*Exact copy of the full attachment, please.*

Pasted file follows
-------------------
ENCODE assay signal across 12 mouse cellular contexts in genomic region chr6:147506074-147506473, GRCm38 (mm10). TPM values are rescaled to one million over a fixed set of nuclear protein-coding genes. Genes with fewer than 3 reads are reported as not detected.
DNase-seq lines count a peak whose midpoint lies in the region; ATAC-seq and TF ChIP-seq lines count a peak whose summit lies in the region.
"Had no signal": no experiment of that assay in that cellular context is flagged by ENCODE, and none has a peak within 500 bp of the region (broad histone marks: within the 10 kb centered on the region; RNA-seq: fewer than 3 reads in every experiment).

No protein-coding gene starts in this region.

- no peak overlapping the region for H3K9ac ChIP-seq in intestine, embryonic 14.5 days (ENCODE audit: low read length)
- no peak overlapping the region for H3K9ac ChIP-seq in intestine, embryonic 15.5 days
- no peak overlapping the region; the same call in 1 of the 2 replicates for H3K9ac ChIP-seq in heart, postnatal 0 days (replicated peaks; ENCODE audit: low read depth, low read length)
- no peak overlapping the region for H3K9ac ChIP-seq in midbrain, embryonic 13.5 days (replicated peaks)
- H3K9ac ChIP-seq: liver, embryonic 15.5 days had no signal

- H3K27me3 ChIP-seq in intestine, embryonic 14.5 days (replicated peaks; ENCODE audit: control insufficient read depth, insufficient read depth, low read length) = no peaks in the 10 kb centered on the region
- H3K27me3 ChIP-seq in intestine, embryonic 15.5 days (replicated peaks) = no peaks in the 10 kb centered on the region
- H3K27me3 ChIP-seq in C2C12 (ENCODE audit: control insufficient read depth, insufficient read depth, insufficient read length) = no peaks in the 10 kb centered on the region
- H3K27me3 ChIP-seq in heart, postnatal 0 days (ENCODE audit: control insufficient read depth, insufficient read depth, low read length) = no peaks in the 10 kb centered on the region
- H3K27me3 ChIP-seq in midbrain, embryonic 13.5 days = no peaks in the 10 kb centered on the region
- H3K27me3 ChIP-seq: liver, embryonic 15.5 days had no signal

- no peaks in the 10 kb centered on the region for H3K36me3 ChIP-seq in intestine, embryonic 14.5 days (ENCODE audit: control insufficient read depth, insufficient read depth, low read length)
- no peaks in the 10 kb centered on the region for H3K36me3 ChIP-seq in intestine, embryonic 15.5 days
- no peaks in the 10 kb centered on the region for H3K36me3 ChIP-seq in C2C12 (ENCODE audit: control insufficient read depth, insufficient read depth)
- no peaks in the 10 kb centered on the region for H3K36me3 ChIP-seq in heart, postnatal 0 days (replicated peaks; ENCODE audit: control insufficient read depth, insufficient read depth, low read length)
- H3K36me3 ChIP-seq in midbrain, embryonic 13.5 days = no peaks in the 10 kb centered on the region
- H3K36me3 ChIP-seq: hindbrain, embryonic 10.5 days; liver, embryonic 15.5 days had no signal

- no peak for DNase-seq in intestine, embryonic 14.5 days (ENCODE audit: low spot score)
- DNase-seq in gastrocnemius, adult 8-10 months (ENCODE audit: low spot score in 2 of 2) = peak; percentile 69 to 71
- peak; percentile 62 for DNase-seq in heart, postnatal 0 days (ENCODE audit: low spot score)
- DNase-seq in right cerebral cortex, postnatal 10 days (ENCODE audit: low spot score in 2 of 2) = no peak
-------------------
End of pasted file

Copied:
ENCODE assay signal across 12 mouse cellular contexts in genomic region chr6:147506074-147506473, GRCm38 (mm10). TPM values are rescaled to one million over a fixed set of nuclear protein-coding genes. Genes with fewer than 3 reads are reported as not detected.
DNase-seq lines count a peak whose midpoint lies in the region; ATAC-seq and TF ChIP-seq lines count a peak whose summit lies in the region.
"Had no signal": no experiment of that assay in that cellular context is flagged by ENCODE, and none has a peak within 500 bp of the region (broad histone marks: within the 10 kb centered on the region; RNA-seq: fewer than 3 reads in every experiment).

No protein-coding gene starts in this region.

- no peak overlapping the region for H3K9ac ChIP-seq in intestine, embryonic 14.5 days (ENCODE audit: low read length)
- no peak overlapping the region for H3K9ac ChIP-seq in intestine, embryonic 15.5 days
- no peak overlapping the region; the same call in 1 of the 2 replicates for H3K9ac ChIP-seq in heart, postnatal 0 days (replicated peaks; ENCODE audit: low read depth, low read length)
- no peak overlapping the region for H3K9ac ChIP-seq in midbrain, embryonic 13.5 days (replicated peaks)
- H3K9ac ChIP-seq: liver, embryonic 15.5 days had no signal

- H3K27me3 ChIP-seq in intestine, embryonic 14.5 days (replicated peaks; ENCODE audit: control insufficient read depth, insufficient read depth, low read length) = no peaks in the 10 kb centered on the region
- H3K27me3 ChIP-seq in intestine, embryonic 15.5 days (replicated peaks) = no peaks in the 10 kb centered on the region
- H3K27me3 ChIP-seq in C2C12 (ENCODE audit: control insufficient read depth, insufficient read depth, insufficient read length) = no peaks in the 10 kb centered on the region
- H3K27me3 ChIP-seq in heart, postnatal 0 days (ENCODE audit: control insufficient read depth, insufficient read depth, low read length) = no peaks in the 10 kb centered on the region
- H3K27me3 ChIP-seq in midbrain, embryonic 13.5 days = no peaks in the 10 kb centered on the region
- H3K27me3 ChIP-seq: liver, embryonic 15.5 days had no signal

- no peaks in the 10 kb centered on the region for H3K36me3 ChIP-seq in intestine, embryonic 14.5 days (ENCODE audit: control insufficient read depth, insufficient read depth, low read length)
- no peaks in the 10 kb centered on the region for H3K36me3 ChIP-seq in intestine, embryonic 15.5 days
- no peaks in the 10 kb centered on the region for H3K36me3 ChIP-seq in C2C12 (ENCODE audit: control insufficient read depth, insufficient read depth)
- no peaks in the 10 kb centered on the region for H3K36me3 ChIP-seq in heart, postnatal 0 days (replicated peaks; ENCODE audit: control insufficient read depth, insufficient read depth, low read length)
- H3K36me3 ChIP-seq in midbrain, embryonic 13.5 days = no peaks in the 10 kb centered on the region
- H3K36me3 ChIP-seq: hindbrain, embryonic 10.5 days; liver, embryonic 15.5 days had no signal

- no peak for DNase-seq in intestine, embryonic 14.5 days (ENCODE audit: low spot score)
- DNase-seq in gastrocnemius, adult 8-10 months (ENCODE audit: low spot score in 2 of 2) = peak; percentile 69 to 71
- peak; percentile 62 for DNase-seq in heart, postnatal 0 days (ENCODE audit: low spot score)
- DNase-seq in right cerebral cortex, postnatal 10 days (ENCODE audit: low spot score in 2 of 2) = no peak